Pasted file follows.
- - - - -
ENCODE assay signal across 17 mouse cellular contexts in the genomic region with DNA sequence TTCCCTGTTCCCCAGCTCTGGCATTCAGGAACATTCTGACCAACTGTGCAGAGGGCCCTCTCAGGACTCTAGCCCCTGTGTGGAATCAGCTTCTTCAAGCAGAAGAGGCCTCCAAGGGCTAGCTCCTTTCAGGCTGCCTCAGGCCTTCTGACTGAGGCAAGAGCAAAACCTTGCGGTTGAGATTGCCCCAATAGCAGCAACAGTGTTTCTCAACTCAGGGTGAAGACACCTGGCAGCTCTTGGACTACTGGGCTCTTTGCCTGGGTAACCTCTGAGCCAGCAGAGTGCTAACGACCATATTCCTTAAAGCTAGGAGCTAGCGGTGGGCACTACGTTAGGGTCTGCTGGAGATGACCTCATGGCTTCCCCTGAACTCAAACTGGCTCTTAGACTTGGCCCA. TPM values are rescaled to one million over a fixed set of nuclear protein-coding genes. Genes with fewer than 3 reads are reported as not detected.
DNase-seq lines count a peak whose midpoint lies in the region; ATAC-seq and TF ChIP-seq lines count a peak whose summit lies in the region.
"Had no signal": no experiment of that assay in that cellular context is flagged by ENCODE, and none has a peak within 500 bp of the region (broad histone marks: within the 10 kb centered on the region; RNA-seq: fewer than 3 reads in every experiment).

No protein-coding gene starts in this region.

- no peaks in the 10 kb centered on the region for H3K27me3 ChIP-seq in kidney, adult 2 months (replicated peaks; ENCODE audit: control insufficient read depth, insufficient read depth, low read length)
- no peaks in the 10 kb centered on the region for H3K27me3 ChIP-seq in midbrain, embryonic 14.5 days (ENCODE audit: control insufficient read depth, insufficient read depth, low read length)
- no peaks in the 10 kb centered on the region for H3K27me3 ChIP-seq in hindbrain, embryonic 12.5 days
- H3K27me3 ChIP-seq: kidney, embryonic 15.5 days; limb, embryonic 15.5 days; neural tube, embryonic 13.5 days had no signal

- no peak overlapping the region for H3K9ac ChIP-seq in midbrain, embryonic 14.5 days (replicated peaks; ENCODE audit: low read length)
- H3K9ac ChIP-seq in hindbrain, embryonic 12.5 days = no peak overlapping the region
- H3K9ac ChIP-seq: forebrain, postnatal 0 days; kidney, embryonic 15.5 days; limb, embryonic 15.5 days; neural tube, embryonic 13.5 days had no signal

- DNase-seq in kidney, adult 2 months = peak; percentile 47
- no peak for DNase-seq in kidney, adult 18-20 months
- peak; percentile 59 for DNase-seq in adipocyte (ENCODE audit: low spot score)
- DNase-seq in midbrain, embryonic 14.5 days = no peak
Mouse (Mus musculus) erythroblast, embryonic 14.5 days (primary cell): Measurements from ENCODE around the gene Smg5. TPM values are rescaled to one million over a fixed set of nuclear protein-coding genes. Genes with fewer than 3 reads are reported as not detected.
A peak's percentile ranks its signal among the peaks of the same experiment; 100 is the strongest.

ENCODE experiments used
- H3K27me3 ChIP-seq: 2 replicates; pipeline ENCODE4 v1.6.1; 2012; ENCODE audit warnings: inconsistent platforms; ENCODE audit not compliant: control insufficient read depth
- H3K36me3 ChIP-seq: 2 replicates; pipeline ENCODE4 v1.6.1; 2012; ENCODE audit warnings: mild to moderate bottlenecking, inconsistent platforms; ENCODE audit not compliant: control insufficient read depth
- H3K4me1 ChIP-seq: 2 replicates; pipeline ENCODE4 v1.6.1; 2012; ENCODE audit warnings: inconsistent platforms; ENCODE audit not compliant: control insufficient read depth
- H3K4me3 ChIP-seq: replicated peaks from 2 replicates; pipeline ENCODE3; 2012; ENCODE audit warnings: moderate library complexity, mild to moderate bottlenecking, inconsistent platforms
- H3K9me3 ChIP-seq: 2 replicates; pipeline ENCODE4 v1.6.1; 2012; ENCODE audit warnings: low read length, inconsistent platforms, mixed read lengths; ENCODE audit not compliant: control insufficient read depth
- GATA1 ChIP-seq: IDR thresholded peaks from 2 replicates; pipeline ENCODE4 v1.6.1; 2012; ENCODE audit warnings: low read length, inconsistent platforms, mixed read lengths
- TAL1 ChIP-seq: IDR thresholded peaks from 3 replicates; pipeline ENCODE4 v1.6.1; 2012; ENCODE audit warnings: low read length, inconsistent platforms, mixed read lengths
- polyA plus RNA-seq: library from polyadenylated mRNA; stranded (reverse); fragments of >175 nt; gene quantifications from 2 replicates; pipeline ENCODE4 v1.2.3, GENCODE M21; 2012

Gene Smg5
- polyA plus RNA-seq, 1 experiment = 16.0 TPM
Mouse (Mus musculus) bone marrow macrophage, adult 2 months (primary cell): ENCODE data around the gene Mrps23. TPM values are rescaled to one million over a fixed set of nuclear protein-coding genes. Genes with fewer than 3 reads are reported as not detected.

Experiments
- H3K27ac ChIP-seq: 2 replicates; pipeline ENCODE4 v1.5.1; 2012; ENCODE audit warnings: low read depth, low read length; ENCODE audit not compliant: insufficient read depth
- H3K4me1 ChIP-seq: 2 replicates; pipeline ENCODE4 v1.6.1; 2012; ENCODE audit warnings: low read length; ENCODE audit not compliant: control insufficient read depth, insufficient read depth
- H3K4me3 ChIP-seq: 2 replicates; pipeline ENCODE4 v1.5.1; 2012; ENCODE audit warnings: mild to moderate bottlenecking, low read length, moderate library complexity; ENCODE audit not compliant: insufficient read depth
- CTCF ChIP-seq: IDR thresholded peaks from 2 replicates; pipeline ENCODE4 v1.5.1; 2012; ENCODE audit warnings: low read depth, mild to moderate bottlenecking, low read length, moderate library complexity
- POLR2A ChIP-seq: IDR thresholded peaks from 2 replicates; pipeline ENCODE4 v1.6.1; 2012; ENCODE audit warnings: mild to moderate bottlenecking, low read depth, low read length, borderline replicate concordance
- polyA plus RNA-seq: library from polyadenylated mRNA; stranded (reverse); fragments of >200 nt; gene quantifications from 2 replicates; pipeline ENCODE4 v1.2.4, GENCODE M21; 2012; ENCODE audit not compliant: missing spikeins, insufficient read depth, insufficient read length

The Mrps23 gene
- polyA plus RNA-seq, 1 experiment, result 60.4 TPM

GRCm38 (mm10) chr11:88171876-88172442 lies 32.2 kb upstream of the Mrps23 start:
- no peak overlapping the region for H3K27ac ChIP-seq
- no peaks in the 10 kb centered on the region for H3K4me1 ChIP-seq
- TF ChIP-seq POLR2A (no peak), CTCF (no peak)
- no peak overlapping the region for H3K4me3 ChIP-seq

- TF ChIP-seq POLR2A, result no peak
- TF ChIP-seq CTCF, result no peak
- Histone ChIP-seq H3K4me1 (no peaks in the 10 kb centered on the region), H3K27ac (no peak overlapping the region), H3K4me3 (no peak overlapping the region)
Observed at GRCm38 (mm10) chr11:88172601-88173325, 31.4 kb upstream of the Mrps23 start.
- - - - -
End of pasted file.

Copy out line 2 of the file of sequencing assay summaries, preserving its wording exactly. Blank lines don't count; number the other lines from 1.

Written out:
DNase-seq lines count a peak whose midpoint lies in the region; ATAC-seq and TF ChIP-seq lines count a peak whose summit lies in the region.